Suddenly she noticed a very handsome, dark-haired young man in the crowd, with a small cleft in his chin. She looked back at the baby boy, crying hysterically. He had this man’s jawline, but he had honey-blonde hair and green eyes.
Kai looked at the man pleadingly, begging him with her eyes to help, “Save him—” but he slowly shook his head, backing away.
“It’s not my baby,” he said sadly, disappearing into the crowd.
The way the handsome man looked at her struck her as odd, surreal. This man, this dark stranger, knew her. And the way he looked at her told her something else—it hit her like a punch in the stomach. This baby no one was saving was hers. He had her wavy, honey-blonde hair, her green eyes. Hers.
The fear and pain was overwhelming. She desperately fought the urge to pass out; her dizzy, reeling mind was threatening to close down. She was only 20 years old, she had never had a baby! She had never even been pregnant. But she knew—she now knew in her very cells that this baby was her son.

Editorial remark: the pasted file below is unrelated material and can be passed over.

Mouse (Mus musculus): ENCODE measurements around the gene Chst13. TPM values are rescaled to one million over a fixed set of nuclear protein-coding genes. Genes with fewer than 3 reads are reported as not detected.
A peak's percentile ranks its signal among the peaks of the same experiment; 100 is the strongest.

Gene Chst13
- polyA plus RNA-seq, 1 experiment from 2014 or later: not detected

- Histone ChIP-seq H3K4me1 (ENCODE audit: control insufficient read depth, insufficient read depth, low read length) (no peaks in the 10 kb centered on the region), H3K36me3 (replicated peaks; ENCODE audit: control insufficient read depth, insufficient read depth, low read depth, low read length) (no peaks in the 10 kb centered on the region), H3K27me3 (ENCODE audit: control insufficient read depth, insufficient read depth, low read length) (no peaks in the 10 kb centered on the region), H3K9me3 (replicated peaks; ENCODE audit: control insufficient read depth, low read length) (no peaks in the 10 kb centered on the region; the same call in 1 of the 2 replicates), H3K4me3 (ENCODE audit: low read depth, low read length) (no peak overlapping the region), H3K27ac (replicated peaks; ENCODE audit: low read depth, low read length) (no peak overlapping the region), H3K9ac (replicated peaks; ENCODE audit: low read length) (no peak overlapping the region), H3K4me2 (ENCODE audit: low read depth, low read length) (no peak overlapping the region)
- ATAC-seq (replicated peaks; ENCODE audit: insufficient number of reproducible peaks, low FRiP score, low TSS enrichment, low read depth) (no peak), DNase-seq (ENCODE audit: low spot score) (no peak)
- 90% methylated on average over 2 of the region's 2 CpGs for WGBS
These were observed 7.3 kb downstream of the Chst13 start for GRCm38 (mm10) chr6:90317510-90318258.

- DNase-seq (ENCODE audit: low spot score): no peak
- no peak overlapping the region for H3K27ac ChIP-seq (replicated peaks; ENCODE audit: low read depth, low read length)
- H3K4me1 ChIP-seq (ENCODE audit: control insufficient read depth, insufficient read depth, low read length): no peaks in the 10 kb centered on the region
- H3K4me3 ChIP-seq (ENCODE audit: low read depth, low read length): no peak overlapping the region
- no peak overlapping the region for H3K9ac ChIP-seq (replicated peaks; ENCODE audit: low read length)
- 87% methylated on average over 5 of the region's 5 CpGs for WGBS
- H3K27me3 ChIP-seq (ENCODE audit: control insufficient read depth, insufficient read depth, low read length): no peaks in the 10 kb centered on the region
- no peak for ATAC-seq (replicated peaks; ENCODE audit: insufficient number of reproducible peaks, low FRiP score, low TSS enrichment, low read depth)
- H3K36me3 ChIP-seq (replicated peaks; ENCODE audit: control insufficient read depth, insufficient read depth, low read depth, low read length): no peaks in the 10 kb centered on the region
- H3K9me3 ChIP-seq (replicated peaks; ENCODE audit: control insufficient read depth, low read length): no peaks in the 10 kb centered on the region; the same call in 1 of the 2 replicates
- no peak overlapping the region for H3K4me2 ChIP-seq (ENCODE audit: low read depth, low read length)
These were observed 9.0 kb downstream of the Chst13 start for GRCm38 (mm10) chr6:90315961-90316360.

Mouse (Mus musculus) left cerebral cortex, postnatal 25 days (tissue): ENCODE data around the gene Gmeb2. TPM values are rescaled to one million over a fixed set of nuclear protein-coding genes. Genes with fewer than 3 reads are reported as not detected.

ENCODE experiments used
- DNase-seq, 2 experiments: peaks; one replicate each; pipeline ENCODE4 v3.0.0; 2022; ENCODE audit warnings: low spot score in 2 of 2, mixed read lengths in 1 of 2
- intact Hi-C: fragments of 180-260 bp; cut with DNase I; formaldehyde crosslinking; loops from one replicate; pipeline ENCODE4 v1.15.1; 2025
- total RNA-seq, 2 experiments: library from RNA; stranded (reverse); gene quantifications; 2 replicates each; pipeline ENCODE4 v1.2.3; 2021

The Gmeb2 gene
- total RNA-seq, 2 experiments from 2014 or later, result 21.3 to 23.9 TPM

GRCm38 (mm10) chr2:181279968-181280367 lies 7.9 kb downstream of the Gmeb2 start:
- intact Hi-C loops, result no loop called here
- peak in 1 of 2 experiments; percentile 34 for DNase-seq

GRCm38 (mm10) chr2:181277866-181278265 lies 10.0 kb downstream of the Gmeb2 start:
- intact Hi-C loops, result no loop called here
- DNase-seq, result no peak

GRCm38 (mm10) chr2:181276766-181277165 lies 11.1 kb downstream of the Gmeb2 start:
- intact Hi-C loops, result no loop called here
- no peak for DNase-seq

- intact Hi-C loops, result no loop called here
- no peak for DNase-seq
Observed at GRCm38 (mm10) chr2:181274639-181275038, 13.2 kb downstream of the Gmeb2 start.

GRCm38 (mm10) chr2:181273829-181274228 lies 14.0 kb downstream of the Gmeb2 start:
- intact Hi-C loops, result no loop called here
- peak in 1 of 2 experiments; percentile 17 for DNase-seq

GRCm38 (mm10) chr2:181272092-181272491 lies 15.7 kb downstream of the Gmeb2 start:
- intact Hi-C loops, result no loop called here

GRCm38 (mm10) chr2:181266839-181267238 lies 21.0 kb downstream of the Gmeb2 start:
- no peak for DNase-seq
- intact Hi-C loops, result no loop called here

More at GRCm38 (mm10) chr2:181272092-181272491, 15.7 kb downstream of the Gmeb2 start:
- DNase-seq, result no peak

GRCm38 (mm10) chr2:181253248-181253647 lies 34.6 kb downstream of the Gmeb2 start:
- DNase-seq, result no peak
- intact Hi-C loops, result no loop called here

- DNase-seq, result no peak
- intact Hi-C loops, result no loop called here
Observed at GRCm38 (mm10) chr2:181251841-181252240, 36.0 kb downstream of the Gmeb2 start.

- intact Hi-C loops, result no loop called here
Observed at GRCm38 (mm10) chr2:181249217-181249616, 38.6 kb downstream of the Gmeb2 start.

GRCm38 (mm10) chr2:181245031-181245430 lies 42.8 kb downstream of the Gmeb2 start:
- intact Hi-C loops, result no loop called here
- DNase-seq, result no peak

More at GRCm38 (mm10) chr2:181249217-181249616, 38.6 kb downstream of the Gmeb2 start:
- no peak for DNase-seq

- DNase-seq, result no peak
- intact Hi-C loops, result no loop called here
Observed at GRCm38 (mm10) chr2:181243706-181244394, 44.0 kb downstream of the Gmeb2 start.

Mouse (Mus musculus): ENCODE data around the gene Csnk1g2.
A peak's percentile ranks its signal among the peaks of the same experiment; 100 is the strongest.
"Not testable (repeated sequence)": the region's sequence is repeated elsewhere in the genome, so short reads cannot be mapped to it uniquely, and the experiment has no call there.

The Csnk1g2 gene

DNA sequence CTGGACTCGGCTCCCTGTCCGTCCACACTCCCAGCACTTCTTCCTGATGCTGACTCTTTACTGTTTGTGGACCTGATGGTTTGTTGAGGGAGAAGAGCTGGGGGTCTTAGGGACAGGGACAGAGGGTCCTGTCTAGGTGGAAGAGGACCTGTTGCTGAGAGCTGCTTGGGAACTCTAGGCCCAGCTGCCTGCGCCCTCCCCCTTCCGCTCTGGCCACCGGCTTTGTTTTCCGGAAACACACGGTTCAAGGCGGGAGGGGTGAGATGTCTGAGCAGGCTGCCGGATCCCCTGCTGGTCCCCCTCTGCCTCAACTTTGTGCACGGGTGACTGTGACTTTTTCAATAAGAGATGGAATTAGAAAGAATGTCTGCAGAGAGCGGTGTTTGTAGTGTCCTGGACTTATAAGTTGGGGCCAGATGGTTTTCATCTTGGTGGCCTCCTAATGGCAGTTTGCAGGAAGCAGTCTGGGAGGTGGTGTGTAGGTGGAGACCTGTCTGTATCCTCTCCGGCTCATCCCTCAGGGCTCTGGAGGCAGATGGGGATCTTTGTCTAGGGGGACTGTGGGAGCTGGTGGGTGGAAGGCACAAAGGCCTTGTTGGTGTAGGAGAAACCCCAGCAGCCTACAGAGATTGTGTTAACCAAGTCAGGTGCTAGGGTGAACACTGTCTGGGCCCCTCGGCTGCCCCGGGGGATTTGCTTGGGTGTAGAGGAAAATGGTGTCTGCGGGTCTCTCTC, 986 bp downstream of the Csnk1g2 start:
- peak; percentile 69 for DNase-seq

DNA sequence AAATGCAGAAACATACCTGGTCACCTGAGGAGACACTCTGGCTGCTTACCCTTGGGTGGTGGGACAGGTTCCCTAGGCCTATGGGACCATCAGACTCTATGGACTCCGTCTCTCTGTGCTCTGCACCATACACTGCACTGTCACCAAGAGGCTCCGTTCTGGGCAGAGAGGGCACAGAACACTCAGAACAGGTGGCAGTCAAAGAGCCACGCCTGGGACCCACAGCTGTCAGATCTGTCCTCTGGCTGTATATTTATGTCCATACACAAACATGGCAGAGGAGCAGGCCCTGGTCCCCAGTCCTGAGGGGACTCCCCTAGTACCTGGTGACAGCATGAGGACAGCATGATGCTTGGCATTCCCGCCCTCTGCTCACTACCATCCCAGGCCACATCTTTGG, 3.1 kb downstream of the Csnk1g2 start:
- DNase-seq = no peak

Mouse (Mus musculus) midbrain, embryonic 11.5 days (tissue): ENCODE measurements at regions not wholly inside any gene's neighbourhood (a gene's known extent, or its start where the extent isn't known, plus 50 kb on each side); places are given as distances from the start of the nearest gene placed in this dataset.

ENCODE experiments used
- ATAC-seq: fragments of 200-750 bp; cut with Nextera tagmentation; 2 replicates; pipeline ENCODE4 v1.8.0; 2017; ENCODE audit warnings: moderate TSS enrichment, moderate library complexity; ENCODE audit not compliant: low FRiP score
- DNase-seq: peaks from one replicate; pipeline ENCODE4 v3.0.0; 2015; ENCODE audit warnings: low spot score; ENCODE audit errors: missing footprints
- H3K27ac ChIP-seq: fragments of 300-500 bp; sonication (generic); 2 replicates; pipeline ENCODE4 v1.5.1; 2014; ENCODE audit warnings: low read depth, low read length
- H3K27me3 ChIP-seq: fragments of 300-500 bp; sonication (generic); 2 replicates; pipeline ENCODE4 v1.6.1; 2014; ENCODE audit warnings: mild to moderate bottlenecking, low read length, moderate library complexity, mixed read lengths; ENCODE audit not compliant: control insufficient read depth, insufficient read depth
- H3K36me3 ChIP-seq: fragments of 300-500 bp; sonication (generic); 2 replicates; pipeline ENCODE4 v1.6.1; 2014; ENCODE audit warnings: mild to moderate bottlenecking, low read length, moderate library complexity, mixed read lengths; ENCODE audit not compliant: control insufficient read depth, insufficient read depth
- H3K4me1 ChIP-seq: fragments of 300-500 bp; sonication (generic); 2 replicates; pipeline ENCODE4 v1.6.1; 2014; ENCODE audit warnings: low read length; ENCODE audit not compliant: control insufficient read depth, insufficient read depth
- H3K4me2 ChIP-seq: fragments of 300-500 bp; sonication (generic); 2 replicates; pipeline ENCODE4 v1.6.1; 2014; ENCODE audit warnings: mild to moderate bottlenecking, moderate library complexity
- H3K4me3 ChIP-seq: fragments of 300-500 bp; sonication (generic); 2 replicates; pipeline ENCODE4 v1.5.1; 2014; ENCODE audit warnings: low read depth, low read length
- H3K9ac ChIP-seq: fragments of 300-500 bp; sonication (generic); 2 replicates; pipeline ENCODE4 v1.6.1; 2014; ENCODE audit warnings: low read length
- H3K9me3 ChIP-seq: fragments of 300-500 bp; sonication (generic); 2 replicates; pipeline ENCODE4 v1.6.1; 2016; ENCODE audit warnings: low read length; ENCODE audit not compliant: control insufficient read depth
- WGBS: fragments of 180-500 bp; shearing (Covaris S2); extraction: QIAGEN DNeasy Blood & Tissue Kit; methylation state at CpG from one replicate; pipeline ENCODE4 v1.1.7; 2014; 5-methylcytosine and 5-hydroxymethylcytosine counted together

Suddenly she could move her legs, and she dashed to the baby, lurching, then staggering forward and falling to her knees, struggling to untie the ropes with violently trembling hands. No one stopped her, and no one tried to help her. She couldn’t untie him, it was too complex, too twisted—wrapped around the metal tracks in complicated loops and knots…
NO NO NO NO NO NO NO, this couldn’t be happening. The crowd just looked on silently, shaking their heads, as the sunlight danced like daggers off the metal of the charging, thundering train.
She was sobbing now, realizing in that instant it was too late to save him. The doctors were giving up, walking away, and the malevolent train was almost upon them, an unstoppable beast. The engine roared, the wind created by the machine’s force nearly blowing her away from the child, nearly knocking her away from her son. No, she had to be touching him. She had to.